And wins a Nobel Prize
By Paul Bowersox
During the busy and hectic holiday season, many of us sometimes have the unfortunate experience of being a bit late to important family events, including holiday affairs such as Thanksgiving dinner! But here is the story of an outstanding American scientist who had one of the better excuses in history.
Harold C. Urey
It would be ridiculous to attempt to quickly summarize the scientific achievements, or the admirable character of Harold C. Urey—for now, it will suffice that he was born in Indiana in 1893, and barely passed his entrance exams to attend high school (and he is not the only example like this among those who would, later in life, achieve world-class status in the sciences). While teaching in a Montana mining camp, he decided to attend college. From that point, Urey pursued a stellar scientific career, making fundamental contributions to human knowledge in numerous fields.
In 1931, a few years after Urey joined the faculty at Columbia University, the neutron had not yet been discovered. Rather, it was thought that isotopes were explained by additional protons (and electrons!) in the atomic nucleus. We now know that isotopes are atoms with the same number of protons, but different numbers of neutrons, in the atomic nucleus.
Additional isotopes of oxygen had been discovered in 1929, and this discovery had basically thrown the then-known table of elemental atomic weights slightly “out of whack.” The accepted table of atomic weights was based on the relation between the elements of oxygen and hydrogen—and assumed the existence of only one isotope of oxygen (16O, which we now know has 8 protons and 8 neutrons in its atoms), and only one isotope of hydrogen (1H with a single proton comprising its nucleus). Because of the new isotopes of oxygen (17O and 18O, which have an additional neutron and an additional two neutrons in the nucleus, respectively), it was postulated that previously unknown isotopes of hydrogen might also exist… albeit in miniscule ratios to “ordinary” hydrogen. But no such isotopes of hydrogen had ever been detected.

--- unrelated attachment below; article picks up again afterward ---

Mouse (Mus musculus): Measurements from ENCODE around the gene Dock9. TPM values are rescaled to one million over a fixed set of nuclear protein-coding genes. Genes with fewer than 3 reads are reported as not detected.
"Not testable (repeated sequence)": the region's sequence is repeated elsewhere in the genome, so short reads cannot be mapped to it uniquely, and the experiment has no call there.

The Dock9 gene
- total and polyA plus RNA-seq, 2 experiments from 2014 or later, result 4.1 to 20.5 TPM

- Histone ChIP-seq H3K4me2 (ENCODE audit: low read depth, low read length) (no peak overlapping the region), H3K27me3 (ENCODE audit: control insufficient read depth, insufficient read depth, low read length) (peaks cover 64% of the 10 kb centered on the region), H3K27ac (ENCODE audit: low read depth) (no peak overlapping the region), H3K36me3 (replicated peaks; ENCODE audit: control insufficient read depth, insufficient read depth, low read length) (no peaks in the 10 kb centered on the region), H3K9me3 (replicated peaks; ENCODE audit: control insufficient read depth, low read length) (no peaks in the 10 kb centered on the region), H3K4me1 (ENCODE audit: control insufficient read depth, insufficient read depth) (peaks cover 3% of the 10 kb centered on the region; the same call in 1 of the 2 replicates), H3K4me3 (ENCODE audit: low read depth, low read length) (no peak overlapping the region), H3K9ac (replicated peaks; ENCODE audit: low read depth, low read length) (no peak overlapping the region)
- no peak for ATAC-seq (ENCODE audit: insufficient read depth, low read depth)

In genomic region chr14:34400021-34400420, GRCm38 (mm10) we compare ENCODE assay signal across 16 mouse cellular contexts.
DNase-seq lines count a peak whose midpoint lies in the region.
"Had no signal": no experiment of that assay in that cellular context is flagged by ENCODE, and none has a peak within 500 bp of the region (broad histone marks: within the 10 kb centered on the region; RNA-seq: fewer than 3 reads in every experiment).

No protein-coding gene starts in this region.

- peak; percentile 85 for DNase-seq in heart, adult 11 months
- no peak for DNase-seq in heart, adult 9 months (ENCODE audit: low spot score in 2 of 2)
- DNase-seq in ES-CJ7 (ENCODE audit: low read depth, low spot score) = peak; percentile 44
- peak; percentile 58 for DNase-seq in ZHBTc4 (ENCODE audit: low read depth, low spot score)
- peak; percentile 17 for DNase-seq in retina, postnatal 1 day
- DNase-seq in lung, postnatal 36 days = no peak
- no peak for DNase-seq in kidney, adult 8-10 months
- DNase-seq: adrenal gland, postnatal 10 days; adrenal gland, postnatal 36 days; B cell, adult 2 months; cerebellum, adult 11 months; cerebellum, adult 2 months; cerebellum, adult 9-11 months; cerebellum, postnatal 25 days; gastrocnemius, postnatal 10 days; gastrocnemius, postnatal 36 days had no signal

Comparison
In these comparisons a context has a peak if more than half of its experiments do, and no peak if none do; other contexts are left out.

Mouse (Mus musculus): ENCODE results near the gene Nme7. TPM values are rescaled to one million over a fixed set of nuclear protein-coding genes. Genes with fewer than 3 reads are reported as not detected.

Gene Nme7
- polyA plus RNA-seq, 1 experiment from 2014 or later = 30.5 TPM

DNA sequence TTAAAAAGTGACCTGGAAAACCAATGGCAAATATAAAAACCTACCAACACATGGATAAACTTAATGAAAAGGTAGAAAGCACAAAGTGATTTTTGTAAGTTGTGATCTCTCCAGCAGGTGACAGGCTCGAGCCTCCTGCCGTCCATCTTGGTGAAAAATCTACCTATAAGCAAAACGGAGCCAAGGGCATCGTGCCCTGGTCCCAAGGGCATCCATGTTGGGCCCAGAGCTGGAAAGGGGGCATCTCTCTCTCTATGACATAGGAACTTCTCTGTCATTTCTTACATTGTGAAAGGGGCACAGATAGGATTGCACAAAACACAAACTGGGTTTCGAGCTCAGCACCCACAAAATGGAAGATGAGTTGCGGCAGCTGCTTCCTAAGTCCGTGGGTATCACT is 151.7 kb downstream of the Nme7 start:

When Urey read of this work in 1931, he quickly decided on a method of detecting such rare isotopes of hydrogen—his hypothetical, calculated, predicted variations in the atomic spectrum of “ordinary” hydrogen. A 21-foot spectrograph had just been installed at Columbia University, which could provide the resolution that would be needed.
A quick word on atomic spectroscopy is in order. The general idea of a spectrum is of course well-known to anyone who has seen white light pass through a prism. Atomic spectroscopy is a fundamental tool of chemical research, in which instead of a prism, one can substitute a pure sample of an element or molecule. Electrons in an atom exist in discrete energy states; when the outer electrons of an atom make a transition from a higher energy state to a lower state, they emit photons of a particular wavelength. This shows up in a spectrum as distinct “spectral lines.” Likewise, electrons making a transition from a lower to a higher energy state absorb a photon, and a
spectrum will show absorption lines at specific wavelengths. When radiation is applied to a sample to excite the electrons, these “spectral lines” can be used to identify which elements and molecules are present in a sample—and even in light from distant galaxies. An isotope of hydrogen would show a shift in some of these spectral lines, different from “ordinary” hydrogen, in the visible part of the spectrum—and Urey had calculated where they should be, and was counting on this to identify new isotopes of hydrogen.